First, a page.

SACRAMENTO — The number of Californians who can now vote has surged to record levels — passing 18 million for the first time — a leap that could affect the outcome of contests across the ballot next week.
More than 1.4 million new voters have signed up, nearly 50% of them online under a new law that kicked in six weeks ago allowing electronic registration. They tend to be younger and more left-leaning than the state's general voting population, according to Political Data Inc., a bipartisan firm that analyzed county reports.
That gives Democrats, who already dominate state politics, a big boost; they outnumber Republicans among the new voters by more than 2 to 1. The highest number of registered voters until now was 17.3 million, in February 2009.
The newly enfranchised could loom large in Gov. Jerry Brown's push for tax increases, which is teetering in the polls. Brown has been pitching Proposition 30 to college students lately in a blitz of campaign appearances and social media outreach efforts expected to last until election day.
Independent voters, whose numbers also have risen, are considered key to Brown's effort. A third of those who recently registered did so without a party preference or with a minor party.
The fresh registrants also could tip the balance in congressional races where Democrats hope to make gains in their uphill battle to retake control of the House; in more than a dozen House districts, Democratic registration rose slightly. And the new voters could help Democrats seeking to secure the state Senate and Assembly supermajorities required to raise taxes.
Online registration is the California Legislature's answer to "voter identification" laws being promoted elsewhere with requirements that residents produce driver's licenses or other identification before being allowed to vote. Civil-rights activists say such rules are intended to intimidate citizens and drive down election participation by the poor.
"While other states created illegitimate ways to suppress the vote, we found ways to increase the voter rolls," said State Sen. Leland Yee (D-San Francisco), who wrote the online voter registration law. He called the program "a tremendous boost to young people and first-time voters."
Gov. Jerry Brown signed the law last year over the objections of some GOP lawmakers, who expressed concern that electronic registration would invite fraud.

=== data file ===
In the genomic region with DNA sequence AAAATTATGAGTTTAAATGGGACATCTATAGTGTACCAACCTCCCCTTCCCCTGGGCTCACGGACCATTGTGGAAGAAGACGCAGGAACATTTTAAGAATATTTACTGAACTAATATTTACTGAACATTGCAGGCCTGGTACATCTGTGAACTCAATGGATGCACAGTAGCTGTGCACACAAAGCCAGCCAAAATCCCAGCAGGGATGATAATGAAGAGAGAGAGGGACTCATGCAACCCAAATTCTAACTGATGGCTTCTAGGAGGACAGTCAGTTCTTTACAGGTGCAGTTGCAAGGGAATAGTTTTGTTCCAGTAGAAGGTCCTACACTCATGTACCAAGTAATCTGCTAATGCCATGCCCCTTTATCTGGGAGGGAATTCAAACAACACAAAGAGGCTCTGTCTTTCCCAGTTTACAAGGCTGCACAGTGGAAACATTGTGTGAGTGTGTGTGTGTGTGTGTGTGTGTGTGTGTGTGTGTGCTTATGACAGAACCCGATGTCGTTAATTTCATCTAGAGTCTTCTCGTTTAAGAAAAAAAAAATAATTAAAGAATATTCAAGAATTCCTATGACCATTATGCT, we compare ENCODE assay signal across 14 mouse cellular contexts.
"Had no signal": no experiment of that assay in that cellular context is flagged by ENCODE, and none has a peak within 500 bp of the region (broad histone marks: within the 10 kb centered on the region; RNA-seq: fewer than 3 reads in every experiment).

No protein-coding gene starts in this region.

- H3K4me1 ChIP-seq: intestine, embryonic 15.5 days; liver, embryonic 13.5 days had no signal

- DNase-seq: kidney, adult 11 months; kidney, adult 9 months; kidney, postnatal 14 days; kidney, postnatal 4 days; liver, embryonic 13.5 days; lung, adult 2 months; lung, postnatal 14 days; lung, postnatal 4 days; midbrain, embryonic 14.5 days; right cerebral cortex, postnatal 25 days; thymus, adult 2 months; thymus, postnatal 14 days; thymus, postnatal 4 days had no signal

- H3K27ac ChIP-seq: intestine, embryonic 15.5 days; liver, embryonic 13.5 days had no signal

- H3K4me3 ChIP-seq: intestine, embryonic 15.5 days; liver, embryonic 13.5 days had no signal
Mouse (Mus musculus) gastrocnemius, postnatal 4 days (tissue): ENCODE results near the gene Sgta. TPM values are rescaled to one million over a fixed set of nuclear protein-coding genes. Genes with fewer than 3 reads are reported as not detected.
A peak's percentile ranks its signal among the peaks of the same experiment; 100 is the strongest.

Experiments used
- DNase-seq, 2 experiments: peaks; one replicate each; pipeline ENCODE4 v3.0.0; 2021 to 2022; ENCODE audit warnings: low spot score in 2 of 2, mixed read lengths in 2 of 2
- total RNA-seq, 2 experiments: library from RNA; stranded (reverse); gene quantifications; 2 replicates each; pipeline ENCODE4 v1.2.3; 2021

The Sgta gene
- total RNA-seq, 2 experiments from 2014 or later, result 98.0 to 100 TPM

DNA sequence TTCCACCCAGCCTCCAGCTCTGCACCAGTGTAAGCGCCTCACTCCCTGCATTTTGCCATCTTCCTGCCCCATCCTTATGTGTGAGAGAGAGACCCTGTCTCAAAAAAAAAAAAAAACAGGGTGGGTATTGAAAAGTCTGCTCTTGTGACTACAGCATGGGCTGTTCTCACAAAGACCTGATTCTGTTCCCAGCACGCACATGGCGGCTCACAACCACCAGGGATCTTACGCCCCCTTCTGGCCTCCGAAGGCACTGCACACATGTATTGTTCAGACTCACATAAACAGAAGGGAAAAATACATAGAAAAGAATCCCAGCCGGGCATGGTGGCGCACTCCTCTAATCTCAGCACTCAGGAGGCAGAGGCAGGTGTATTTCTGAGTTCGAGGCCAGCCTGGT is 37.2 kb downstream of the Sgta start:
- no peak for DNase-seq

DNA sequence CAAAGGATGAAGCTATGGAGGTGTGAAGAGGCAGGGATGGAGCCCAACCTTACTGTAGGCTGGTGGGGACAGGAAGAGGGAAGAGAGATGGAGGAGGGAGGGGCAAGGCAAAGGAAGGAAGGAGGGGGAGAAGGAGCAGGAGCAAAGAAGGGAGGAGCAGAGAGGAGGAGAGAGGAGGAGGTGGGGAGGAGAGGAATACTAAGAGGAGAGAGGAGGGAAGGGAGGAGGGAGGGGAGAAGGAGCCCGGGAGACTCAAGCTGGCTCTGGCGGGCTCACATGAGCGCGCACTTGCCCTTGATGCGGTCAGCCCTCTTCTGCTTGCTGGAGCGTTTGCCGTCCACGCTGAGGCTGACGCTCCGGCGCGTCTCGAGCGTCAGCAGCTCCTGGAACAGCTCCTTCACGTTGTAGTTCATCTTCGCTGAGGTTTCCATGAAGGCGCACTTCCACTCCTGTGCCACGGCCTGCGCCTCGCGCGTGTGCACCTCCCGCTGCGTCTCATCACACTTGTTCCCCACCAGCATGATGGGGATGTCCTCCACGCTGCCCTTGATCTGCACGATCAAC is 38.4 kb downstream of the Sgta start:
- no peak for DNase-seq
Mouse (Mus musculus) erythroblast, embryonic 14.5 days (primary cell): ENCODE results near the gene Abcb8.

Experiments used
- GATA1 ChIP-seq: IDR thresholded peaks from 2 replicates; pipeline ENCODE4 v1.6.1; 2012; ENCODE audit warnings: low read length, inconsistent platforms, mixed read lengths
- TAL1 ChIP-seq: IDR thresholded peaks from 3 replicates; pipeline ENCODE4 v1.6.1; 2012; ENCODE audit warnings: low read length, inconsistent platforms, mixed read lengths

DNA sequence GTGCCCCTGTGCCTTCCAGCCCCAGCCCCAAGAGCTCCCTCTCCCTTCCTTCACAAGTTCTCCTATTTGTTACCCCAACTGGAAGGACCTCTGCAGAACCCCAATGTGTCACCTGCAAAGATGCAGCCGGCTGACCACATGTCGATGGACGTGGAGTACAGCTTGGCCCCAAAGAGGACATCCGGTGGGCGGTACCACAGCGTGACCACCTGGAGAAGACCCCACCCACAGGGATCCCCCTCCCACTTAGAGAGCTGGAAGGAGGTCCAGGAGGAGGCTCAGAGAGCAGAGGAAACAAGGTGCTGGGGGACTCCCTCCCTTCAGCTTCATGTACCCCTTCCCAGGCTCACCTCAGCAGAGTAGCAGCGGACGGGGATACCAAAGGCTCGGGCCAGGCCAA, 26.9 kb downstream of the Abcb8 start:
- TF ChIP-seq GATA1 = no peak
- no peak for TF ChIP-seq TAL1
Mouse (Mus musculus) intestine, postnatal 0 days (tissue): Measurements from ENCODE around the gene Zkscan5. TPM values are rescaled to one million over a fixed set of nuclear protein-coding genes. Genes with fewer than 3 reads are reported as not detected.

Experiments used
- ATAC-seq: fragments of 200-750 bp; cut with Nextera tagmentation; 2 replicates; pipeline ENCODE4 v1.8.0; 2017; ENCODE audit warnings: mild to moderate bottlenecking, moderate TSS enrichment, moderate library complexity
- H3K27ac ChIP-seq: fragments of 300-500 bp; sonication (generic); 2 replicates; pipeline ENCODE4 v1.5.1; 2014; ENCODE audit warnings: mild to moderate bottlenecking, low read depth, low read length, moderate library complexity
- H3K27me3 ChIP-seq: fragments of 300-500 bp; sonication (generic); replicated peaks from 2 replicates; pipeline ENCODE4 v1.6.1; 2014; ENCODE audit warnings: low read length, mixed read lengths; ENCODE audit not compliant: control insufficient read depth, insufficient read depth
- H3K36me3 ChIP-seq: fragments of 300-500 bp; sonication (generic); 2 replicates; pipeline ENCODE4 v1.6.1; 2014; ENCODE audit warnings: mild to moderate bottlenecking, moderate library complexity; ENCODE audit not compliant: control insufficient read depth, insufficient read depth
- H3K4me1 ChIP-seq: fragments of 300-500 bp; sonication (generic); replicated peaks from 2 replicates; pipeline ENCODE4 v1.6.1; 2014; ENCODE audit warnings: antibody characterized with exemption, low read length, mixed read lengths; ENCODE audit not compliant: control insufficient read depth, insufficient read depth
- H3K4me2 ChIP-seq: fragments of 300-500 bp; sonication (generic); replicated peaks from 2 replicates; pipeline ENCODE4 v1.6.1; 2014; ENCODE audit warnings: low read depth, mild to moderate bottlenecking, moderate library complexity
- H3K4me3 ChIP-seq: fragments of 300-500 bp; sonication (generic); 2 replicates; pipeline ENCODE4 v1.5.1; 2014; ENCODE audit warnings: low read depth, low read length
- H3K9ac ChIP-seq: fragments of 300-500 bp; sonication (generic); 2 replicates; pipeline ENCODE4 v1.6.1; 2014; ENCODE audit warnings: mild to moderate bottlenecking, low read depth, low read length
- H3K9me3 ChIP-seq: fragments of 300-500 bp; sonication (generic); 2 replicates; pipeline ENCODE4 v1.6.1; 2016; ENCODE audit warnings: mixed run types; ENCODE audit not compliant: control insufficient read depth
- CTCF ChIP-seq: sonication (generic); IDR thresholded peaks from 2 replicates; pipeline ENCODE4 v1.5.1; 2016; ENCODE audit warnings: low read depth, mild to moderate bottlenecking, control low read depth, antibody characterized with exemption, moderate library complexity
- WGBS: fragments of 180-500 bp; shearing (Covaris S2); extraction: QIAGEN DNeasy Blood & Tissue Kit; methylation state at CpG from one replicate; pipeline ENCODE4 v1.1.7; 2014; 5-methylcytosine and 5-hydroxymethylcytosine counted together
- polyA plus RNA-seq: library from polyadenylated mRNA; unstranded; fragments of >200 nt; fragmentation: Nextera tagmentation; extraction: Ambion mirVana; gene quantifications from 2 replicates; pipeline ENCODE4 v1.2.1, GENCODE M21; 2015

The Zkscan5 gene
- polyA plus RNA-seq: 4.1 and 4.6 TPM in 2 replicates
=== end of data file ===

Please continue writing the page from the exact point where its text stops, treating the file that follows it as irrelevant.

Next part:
According to Political Data, a sizable share of the surge happened late. About 15% of the online registrants filled in their forms on the Internet on Oct. 22 — the deadline for next week's election — amid various groups' get-out-the-vote drives that day on Facebook and Twitter.
The numbers will rise further as some counties finish their tallies this week, said Paul Mitchell, vice president of Political Data. He predicted the final number will be about 18.4 million registered California voters when the secretary of state releases official statistics Friday.
Mitchell said online registration "created an avenue for a lot of people to register who would not have gone to the DMV and picked up a form or had someone harass them to register at Target."
Other factors, such as a growing pool of voting-age Californians and the registration increase that typically accompanies a presidential election, were also at work, said Kim Alexander, who heads the nonpartisan California Voter Foundation. Her group promoted the new law.
She said the online effort brought in "typically underrepresented" young residents.
In some areas, registration increased by as much as 10%. That shifts the dynamic in at least two state legislative races.
In the 40th Assembly District in San Bernardino County, Democrats have reversed a GOP registration edge. Republican incumbent Mike Morrell of Rancho Cucamonga is fighting Democrat Russ Warner, also of Rancho Cucamonga, for the newly drawn seat.
And Democrats regained an advantage they had previously lost in a hotly contested race for the 31st state Senate District, in Riverside County. Republican Assemblyman Jeff Miller of Corona is running there against Democrat Richard Roth of Riverside.
Meanwhile, GOP officials had anticipated the Democratic uptick and were working to blunt its effect by scrambling to register more Republicans. They say some new GOP voters are not reflected in the Political Data report.
"We will figure out whether it makes a material difference on election day," said Bob Huff (R-Diamond Bar), minority leader in the state Senate.
Republicans expressed doubt that the online system had effectively rooted out people not eligible to vote.
"There are not enough safeguards to prove that someone's online identity matches their true identity," said Assembly Republican leader Connie Conway of Tulare.
Where Republicans see safeguards, Democrats see barriers. Brown this year signed a law, also over GOP opposition, that a few years from now will allow Californians to register to vote on election day.